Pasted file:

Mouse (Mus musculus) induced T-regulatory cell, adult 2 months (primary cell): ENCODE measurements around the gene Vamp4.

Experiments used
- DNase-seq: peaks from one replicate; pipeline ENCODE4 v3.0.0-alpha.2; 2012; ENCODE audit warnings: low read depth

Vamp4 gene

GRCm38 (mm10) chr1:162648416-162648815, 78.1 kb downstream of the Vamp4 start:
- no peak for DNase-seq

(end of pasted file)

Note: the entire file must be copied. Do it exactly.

Mouse (Mus musculus) induced T-regulatory cell, adult 2 months (primary cell): ENCODE measurements around the gene Vamp4.

Experiments used
- DNase-seq: peaks from one replicate; pipeline ENCODE4 v3.0.0-alpha.2; 2012; ENCODE audit warnings: low read depth

Vamp4 gene

GRCm38 (mm10) chr1:162648416-162648815, 78.1 kb downstream of the Vamp4 start:
- no peak for DNase-seq